Transcript: Press conference with Senate Democratic Leaders on the government shutdown & debt ceiling – Oct. 12, 2013

Partial transcript of press conference with Senate Democratic Leaders on the government shutdown and the debt ceiling on Oct. 12, 2013:

Senate Majority Leader Harry Reid (D-Nevada):

This morning at 9 a.m., I met with Sen. [Mitch] McConnell. The meeting was set up last night, late. Sen. McConnell indicated that Sen. [Lamar] Alexander, as Ranking Member of the Rules Committee and worked for a number of years with Sen. [Chuck] Schumer – I was concerned, as you all know, there were different Republican offers going around or discussions with my Senators.

So I called Sen. Alexander and said, “What’s going on?” Anyway, to shorten this story a little bit…he said, “I’m representing Sen. McConnell” but later in the evening, he asked if I would meet with him and Sen. Schumer and Sen. McConnell. I said yes and we met at 9 a.m. this morning.

The conversations were extremely cordial but very preliminary, of course, nothing conclusive. But I hope that our talking gives some solace to the American people and to the world. This hasn’t happen until now. Sen. McConnell asked to meet with me; I was happy to do that. This should be seen as something very positive even though we don’t have anything done yet and long ways to go before anything like that will happen. And I say that in relative terms – in minutes, hours, day, you know, we’re trying to figure out ways to go forward.

Susan Collins is one of my favorite Senators – Democratic or Republican. I appreciate her efforts, as always, to find a consensus. But the plan that she suggest that I’ve seen in writing is not going to go any place at this stage.

Two good things in it. Number one, it opens the government. Number two, extends the debt ceiling. But other than that, there’s little agreement with us.

Now, I want to make sure that people here understand that we have some problems with that as does the White House with the so-called Collins plan. As I explained to Sen. McConnell and Sen. Alexander this morning, they’re not doing us a favor by re-opening the government. They’re not doing us a favor by extending the debt ceiling. Those are – that’s part of our jobs.

That’s why we’ve said, “Open the government. Let us pay our bills. And we need to do that before we have any agreement on what goes after that.”

This is not a concession. This is basically doing our jobs. This is what we’re supposed to – default is 4 days away.

I say again I’m grateful and thankful Sen. McConnell reached out to me. I was happy to do that.

You know, I had a piece of legislation on the floor today to extend the debt ceiling for a year. It’s hard for me to comprehend but every Republican voted against this. This was a motion to proceed to the measure so that we could debate it. If they had allowed us to invoke cloture on this, we would have had 30 hours, use every minute they wanted to, to see if we could come up with something. They just voted no.

Now, procedurally, you guys you know how it works around here. That’s not easy to move forward. I can’t imagine why they did. Defaulting our debt will risk millions of Americans’ jobs, not thousand, not tens of thousands, not hundreds of thousands – millions of jobs.

Social Security checks, Medicare payments, even our military. And then we’ve got people over in the House saying, “We can prioritize them.” There isn’t a reasonable person in the economy any place that thinks that would work.

We want to re-open our government, pay our bills so that we can move forward with good faith negotiations on a long-term budget. That’s what Sen. McConnell and I are working on.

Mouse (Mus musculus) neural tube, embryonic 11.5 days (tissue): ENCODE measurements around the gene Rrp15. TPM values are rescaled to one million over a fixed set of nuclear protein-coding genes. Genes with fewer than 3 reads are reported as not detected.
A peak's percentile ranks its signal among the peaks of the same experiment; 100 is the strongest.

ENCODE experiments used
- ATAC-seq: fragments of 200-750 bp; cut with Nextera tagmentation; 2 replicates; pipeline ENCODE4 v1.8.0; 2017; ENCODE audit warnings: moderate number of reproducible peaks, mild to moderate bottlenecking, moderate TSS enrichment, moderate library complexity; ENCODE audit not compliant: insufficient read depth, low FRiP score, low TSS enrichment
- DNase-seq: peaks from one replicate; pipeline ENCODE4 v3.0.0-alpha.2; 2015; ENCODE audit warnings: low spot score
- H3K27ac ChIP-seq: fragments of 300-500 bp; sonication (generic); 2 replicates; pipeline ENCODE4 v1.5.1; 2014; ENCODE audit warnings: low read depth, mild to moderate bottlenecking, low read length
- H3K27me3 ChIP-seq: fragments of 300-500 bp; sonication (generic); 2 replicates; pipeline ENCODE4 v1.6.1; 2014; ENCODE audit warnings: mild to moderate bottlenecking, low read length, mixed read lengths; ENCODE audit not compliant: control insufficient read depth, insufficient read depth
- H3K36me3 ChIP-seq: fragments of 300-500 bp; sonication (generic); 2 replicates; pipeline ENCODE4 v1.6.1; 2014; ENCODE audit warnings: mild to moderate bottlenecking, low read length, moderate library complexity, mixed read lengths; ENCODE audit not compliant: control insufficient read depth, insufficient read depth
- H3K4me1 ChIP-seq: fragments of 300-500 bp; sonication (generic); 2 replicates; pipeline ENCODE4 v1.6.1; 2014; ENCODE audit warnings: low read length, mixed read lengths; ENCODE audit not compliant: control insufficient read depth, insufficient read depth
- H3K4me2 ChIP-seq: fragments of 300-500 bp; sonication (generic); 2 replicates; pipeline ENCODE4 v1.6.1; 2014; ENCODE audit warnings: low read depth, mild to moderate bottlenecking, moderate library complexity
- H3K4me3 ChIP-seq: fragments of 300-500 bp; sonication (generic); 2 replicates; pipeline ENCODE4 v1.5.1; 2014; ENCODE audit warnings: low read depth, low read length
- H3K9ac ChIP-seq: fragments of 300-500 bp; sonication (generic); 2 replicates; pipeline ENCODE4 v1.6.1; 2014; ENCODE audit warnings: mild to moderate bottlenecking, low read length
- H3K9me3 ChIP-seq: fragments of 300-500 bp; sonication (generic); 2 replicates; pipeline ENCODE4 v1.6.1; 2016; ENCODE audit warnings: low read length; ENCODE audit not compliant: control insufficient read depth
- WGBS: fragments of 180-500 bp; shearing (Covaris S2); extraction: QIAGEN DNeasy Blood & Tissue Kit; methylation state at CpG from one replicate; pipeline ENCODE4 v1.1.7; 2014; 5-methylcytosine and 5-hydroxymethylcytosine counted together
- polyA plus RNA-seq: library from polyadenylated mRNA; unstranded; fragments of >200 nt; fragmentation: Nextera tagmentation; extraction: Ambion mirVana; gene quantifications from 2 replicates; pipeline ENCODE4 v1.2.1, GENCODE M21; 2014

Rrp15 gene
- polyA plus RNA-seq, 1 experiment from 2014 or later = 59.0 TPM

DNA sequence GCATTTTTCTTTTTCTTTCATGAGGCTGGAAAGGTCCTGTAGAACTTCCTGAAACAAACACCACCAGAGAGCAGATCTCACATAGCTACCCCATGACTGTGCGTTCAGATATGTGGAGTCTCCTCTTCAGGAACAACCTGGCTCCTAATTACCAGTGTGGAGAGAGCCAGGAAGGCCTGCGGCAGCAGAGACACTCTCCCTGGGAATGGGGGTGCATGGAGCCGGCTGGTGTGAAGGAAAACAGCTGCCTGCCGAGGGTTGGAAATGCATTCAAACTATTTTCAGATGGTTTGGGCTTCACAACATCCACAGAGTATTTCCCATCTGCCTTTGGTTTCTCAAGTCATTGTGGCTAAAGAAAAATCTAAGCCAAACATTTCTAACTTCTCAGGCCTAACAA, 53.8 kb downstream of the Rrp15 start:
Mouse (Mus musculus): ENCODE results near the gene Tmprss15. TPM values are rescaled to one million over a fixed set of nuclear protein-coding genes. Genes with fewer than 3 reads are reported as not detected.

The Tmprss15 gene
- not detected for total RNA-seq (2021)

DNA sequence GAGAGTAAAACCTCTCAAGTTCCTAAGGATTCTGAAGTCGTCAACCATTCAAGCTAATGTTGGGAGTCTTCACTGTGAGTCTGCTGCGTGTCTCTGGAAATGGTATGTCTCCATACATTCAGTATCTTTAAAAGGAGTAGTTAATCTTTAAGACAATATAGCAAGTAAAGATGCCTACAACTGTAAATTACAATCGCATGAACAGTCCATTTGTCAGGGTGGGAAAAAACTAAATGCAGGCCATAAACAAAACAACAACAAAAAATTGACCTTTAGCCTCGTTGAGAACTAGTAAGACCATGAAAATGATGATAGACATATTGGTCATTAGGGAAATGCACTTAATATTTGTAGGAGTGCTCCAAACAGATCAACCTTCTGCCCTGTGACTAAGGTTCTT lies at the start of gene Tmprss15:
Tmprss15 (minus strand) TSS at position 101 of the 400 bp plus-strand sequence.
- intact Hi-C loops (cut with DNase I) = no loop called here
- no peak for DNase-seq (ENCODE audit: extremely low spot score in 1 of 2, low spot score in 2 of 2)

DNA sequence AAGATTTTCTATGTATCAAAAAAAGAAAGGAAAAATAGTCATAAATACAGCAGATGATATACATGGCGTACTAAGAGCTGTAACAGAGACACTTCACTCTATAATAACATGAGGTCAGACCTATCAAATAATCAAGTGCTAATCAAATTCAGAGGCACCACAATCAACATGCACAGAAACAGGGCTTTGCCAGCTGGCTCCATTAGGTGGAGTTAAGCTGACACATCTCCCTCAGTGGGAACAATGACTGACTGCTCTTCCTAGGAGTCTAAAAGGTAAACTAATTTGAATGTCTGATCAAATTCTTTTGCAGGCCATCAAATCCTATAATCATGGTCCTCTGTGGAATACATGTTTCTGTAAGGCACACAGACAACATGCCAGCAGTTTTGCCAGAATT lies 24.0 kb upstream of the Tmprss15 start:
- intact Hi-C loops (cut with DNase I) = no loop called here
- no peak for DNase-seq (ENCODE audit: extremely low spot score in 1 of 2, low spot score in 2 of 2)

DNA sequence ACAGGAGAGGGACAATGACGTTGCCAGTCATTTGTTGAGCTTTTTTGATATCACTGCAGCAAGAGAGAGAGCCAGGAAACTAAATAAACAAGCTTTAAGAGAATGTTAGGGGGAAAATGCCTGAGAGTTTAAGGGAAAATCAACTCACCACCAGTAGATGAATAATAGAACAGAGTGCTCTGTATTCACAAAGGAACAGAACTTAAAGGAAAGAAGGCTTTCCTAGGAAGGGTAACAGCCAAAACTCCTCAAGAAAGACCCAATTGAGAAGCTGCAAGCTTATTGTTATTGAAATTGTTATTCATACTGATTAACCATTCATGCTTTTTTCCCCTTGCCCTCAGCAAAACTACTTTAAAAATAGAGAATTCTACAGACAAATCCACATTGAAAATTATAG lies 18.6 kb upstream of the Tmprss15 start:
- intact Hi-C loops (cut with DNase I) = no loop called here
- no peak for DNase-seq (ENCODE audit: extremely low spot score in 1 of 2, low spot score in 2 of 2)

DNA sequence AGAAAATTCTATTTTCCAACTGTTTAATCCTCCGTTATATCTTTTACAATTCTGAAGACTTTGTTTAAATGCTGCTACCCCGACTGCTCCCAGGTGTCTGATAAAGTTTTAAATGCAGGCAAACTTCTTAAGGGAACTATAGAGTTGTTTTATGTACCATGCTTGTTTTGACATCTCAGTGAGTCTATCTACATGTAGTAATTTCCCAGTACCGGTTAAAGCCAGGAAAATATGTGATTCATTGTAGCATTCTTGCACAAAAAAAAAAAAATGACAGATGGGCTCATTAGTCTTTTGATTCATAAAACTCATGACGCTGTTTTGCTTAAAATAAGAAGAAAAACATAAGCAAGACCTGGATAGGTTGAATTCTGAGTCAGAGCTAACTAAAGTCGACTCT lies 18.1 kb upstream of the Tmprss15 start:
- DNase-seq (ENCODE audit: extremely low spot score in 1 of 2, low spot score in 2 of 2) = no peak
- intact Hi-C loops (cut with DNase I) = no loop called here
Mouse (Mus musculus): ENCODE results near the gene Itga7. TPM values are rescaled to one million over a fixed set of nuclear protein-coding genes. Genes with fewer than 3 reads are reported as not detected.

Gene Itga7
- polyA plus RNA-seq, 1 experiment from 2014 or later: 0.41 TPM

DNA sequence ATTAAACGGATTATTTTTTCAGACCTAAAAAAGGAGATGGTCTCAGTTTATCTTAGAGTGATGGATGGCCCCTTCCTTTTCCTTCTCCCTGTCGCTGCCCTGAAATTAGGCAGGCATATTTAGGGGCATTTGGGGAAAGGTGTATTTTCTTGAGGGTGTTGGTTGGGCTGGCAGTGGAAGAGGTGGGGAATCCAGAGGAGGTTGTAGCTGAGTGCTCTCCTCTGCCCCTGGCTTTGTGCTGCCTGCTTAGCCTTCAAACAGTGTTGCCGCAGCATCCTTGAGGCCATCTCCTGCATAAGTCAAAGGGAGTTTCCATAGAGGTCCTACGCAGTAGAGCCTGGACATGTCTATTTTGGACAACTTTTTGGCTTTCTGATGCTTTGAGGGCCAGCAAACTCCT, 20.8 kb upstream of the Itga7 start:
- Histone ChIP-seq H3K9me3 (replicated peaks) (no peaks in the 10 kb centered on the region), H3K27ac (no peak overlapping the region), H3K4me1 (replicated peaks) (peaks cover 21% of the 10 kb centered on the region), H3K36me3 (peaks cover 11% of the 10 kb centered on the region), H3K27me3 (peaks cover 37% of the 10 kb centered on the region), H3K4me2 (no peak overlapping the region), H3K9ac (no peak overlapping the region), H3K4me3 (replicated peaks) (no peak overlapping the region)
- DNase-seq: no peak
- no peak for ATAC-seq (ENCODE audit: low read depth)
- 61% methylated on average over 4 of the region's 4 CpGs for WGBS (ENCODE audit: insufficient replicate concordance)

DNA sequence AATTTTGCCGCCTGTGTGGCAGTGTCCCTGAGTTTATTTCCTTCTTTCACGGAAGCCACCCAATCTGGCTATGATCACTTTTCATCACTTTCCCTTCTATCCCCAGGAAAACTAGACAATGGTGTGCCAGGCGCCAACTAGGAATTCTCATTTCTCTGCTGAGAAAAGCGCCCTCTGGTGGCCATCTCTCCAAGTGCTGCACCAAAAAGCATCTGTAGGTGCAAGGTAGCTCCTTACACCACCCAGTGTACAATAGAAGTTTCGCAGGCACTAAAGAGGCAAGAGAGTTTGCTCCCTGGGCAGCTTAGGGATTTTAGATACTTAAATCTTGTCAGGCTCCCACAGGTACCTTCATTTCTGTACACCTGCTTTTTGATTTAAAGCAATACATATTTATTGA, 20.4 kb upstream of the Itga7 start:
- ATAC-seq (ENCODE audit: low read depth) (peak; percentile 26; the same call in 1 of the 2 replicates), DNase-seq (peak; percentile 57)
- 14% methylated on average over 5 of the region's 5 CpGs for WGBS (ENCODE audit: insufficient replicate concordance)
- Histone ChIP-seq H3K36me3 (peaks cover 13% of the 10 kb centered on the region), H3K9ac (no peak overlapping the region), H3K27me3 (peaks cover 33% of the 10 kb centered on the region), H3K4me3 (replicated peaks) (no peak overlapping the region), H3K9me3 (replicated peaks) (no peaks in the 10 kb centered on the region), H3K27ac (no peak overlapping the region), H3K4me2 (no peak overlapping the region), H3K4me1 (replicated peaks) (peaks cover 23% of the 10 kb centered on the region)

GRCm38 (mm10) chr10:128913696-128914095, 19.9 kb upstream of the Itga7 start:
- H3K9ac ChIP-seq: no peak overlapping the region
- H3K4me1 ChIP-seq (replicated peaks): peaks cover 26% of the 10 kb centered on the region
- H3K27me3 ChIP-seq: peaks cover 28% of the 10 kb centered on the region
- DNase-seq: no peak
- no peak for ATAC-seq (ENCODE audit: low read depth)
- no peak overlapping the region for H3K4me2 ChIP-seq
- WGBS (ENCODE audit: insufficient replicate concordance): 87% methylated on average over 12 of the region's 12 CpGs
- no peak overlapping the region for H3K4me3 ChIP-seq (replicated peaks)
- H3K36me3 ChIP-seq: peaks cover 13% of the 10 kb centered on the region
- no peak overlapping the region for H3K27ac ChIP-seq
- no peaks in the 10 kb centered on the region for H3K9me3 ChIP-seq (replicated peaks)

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Sen. Dick Durbin (D-Illinois):

People of America have seen this movie several times. The American damsel is tied to the tracks and the engine is baring down and the question is whether or not Congress at the last minute will come to the rescue and save this country. And I think some of them have said, “Well, ultimately, they’ll work it out.” And I think there is reason to believe that ultimately we will work it out.

But let’s be honest where we are. We saw it today on the Senate floor. First, we ended up with a sad outcome when it came to this vote. Troubling to me that not a single Republican would step up and allow us to start the debate on whether or not we avoid the debt ceiling default in just four days, as Sen. Reid has said. Not a single Republican would step forward.

In fact, some had said, “We’re looking forward to this vote to vote no.” I don’t understand their logic but that’s what they said.

But before people give up hope and hear the train whistle and wonder if this is going to end up in the right way, at the same time if you witnessed the floor of the Senate, there were active conversations going between Senators in both political parties.

Beyond what Sen. Reid mentioned in his earlier meeting with Sen. McConnell, there’s an active conversation between Republicans and Democrats in the Senate. Why? We understand how important this is. We understand how much damage has been done already to 800,000 furloughed federal employees and all the people who rely on government services.

And we realize the potential damage to 300 million plus Americans if we default on this debt for the first time in history. It’s been spelled out. And only those flat Earth economists who somehow inspire a handful of extreme Republicans, aside from them the economists have told us in clear terms, “We’re dealing with increases in interest rates for everybody – every individual, every family, every business in our nation – and the reputation of the United States is going to be damaged in a way it’s never been damaged.” That’s how serious it is.

And that’s why I believe these conversations are underway and why they must proceed. We’re going to continue to open up these channels and try to find a way to deal with this. It is troubling. It is heartbreaking to think that we have reached this point.

We are motivated not only by what’s good for the nation but by the fact that the House Republicans have failed – utterly failed – in leadership in terms of coming forward and coming up with the solution.

Now, we have to accept the responsibility and I hope we can rise to that.

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Sen. Chuck Schumer (D-New York):

First, I’d like to say we had a very good caucus today. Democrats were unified and we’re all united around the principles of open our government, pay our bills, and let’s negotiate.